Each week we will post a summary of interesting and representative 211 calls. This week, we have connections from New Brunswick and Newfoundland and Labrador.
It is so important that people feel connected to their communities and that their views matter. Since the pandemic began, those who do not have access to the Internet or who are not comfortable online have often felt excluded. Fortunately, they can still easily reach out to 211 by phone and connect to a Service Navigator.
A 211 Service Navigator took a call from an older adult. He had seen an item on the news about seniors giving their opinion about aging and long term care services in New Brunswick. He wanted to share his views, but he did not know how to proceed or where to go. He said he had no family or friends that could help him with this, and that he did not have access to the Internet.
The Service Navigator asked clarifying questions to make sure he was referred to the proper program. She then offered to do the survey with him over the phone, and she could enter his answers online for him since he had no one to assist him with that. He accepted that option and he completed the survey with her.
He was pleased that he was able to make his opinion known even though he did not have Internet access. He was also pleased that the Service Navigator had taken the time to listen to him. The Service Navigator thanked him for his call and encouraged him to call 211 again should he have any other questions about services in his community.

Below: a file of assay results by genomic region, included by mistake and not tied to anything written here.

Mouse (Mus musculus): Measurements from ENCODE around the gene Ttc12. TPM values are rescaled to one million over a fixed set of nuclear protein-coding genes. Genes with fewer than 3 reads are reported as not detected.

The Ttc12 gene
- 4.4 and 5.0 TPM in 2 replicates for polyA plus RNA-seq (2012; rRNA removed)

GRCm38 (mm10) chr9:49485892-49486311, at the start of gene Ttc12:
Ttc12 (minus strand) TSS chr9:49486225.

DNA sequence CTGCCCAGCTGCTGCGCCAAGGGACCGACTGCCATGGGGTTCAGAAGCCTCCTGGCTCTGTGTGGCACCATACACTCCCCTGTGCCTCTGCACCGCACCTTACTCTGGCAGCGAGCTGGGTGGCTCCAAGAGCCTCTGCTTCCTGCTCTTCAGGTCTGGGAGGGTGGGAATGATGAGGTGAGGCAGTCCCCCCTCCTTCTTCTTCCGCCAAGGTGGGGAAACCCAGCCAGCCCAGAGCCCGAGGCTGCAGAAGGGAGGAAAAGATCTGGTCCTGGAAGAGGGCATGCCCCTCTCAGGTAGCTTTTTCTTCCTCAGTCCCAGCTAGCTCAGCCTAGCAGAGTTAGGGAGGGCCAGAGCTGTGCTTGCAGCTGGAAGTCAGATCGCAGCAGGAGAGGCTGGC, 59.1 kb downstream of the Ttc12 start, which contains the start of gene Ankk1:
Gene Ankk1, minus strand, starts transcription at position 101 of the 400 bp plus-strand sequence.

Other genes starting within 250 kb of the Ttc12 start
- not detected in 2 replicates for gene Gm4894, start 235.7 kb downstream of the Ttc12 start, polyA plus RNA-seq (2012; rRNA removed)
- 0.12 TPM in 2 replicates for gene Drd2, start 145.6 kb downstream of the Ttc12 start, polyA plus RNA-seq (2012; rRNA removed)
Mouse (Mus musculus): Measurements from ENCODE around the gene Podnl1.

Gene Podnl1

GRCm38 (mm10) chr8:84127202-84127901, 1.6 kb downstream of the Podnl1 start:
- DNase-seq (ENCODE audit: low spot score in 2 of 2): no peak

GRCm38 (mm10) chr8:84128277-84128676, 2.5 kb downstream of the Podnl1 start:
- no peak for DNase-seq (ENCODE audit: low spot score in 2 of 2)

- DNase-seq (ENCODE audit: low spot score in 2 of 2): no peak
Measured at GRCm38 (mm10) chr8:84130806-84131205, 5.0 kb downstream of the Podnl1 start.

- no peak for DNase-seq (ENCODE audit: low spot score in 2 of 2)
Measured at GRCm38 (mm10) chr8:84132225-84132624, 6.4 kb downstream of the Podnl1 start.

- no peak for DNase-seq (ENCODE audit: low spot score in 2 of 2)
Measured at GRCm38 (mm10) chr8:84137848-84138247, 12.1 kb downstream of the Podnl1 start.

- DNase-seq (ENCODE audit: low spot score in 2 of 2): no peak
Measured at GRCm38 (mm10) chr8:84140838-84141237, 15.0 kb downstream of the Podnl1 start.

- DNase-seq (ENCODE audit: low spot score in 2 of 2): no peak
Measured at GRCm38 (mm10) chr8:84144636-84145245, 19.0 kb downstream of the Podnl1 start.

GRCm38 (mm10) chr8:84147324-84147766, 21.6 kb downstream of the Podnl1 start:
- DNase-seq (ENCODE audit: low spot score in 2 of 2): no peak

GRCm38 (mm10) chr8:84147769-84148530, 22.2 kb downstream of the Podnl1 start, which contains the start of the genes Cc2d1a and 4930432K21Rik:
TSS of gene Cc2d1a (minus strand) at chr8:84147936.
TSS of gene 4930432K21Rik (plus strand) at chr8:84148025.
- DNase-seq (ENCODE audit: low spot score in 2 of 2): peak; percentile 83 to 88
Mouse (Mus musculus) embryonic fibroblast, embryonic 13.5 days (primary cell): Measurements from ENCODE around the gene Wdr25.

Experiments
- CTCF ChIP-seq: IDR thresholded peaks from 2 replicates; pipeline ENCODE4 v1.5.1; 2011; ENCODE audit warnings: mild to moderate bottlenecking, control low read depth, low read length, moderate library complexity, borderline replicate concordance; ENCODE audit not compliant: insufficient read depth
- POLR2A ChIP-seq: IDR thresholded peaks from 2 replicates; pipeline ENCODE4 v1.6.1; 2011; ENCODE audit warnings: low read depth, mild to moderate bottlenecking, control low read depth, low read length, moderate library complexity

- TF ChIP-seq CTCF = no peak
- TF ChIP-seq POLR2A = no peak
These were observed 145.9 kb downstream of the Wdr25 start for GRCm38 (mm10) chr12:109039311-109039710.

Newfoundland and Labrador:
Confronting health issues can be so hard, but also dealing with other difficulties at the same time is overwhelming. When people are facing several problems at once, 211 Service Navigators can help them to clarify and prioritize their needs. Then they can help make a plan to confront the different problems.
A woman reached out to 211 at first by email. She was facing several hard issues and it was clear by the message that she was very overwhelmed. The 211 Service Navigator let her know that she wanted to help, but if at all possible, it would be good if the woman could call, so that the Service Navigator could ask more questions and make sure that she was all right.
Fortunately, the woman was able to call and she told the Service Navigator about her situation in depth. She had cancer and was going through treatment. She was also going through a painful divorce and had financial issues. She felt that her most urgent needs were emotional support and counselling. She also needed legal advice. She had applied for Canada Pension Plan Disability and Legal Aid, but was awaiting decisions from them. She told the Service Navigator:”I have nowhere to turn and I don’t know what to do!”
The Service Navigator empathized with the caller and gave her emotional support over the phone. She found agencies to assist the caller with counselling. She also gave her some options for legal advice while she was waiting for the decision from Legal Aid. She urged the caller to call 211 again anytime, and also asked if she wanted a follow up call. She accepted the offer, so she will receive a follow up call to make sure the referrals worked out for her, and that no other new needs have come up.